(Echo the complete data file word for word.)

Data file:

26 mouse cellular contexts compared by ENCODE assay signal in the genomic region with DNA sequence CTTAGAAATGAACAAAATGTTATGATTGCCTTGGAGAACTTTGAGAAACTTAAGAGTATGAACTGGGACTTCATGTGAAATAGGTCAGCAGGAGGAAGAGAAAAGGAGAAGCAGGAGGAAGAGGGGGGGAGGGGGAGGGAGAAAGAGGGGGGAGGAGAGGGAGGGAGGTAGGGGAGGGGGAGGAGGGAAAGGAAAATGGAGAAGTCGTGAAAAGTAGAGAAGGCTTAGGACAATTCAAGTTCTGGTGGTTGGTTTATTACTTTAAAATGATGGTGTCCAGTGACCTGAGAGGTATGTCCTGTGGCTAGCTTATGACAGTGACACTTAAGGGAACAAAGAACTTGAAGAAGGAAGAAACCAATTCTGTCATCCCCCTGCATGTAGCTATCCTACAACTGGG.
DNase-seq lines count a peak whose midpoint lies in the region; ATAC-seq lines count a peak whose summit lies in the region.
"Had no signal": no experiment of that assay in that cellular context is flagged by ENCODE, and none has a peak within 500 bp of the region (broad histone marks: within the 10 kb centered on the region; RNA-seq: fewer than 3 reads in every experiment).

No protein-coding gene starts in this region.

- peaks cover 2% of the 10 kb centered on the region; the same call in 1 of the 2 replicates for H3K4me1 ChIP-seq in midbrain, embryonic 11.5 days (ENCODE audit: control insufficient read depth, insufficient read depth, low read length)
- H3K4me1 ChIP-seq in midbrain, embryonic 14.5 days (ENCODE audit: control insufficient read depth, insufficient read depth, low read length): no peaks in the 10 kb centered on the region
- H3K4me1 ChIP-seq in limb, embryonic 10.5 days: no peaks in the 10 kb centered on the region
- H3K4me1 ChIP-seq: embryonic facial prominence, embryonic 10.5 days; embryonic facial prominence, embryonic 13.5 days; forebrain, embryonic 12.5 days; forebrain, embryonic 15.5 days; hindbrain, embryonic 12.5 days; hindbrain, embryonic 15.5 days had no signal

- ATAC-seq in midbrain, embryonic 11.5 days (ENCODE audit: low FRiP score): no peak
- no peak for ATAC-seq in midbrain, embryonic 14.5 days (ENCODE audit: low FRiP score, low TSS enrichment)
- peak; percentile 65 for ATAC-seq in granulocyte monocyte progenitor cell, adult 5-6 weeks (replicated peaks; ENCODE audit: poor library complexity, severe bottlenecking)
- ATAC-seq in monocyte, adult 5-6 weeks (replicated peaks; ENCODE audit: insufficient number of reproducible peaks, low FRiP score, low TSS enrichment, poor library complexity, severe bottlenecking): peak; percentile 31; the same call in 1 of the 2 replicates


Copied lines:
26 mouse cellular contexts compared by ENCODE assay signal in the genomic region with DNA sequence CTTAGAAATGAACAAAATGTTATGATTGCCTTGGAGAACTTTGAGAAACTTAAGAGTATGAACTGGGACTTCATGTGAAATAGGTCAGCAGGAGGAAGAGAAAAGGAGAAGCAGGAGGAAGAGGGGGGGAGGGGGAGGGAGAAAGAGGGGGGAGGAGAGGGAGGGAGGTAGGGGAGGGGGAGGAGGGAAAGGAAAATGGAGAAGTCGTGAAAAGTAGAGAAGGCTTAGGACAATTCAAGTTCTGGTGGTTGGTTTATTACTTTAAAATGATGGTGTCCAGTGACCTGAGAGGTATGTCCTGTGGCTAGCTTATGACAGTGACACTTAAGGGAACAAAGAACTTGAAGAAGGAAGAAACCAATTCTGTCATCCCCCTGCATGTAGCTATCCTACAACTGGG.
DNase-seq lines count a peak whose midpoint lies in the region; ATAC-seq lines count a peak whose summit lies in the region.
"Had no signal": no experiment of that assay in that cellular context is flagged by ENCODE, and none has a peak within 500 bp of the region (broad histone marks: within the 10 kb centered on the region; RNA-seq: fewer than 3 reads in every experiment).

No protein-coding gene starts in this region.

- peaks cover 2% of the 10 kb centered on the region; the same call in 1 of the 2 replicates for H3K4me1 ChIP-seq in midbrain, embryonic 11.5 days (ENCODE audit: control insufficient read depth, insufficient read depth, low read length)
- H3K4me1 ChIP-seq in midbrain, embryonic 14.5 days (ENCODE audit: control insufficient read depth, insufficient read depth, low read length): no peaks in the 10 kb centered on the region
- H3K4me1 ChIP-seq in limb, embryonic 10.5 days: no peaks in the 10 kb centered on the region
- H3K4me1 ChIP-seq: embryonic facial prominence, embryonic 10.5 days; embryonic facial prominence, embryonic 13.5 days; forebrain, embryonic 12.5 days; forebrain, embryonic 15.5 days; hindbrain, embryonic 12.5 days; hindbrain, embryonic 15.5 days had no signal

- ATAC-seq in midbrain, embryonic 11.5 days (ENCODE audit: low FRiP score): no peak
- no peak for ATAC-seq in midbrain, embryonic 14.5 days (ENCODE audit: low FRiP score, low TSS enrichment)
- peak; percentile 65 for ATAC-seq in granulocyte monocyte progenitor cell, adult 5-6 weeks (replicated peaks; ENCODE audit: poor library complexity, severe bottlenecking)
- ATAC-seq in monocyte, adult 5-6 weeks (replicated peaks; ENCODE audit: insufficient number of reproducible peaks, low FRiP score, low TSS enrichment, poor library complexity, severe bottlenecking): peak; percentile 31; the same call in 1 of the 2 replicates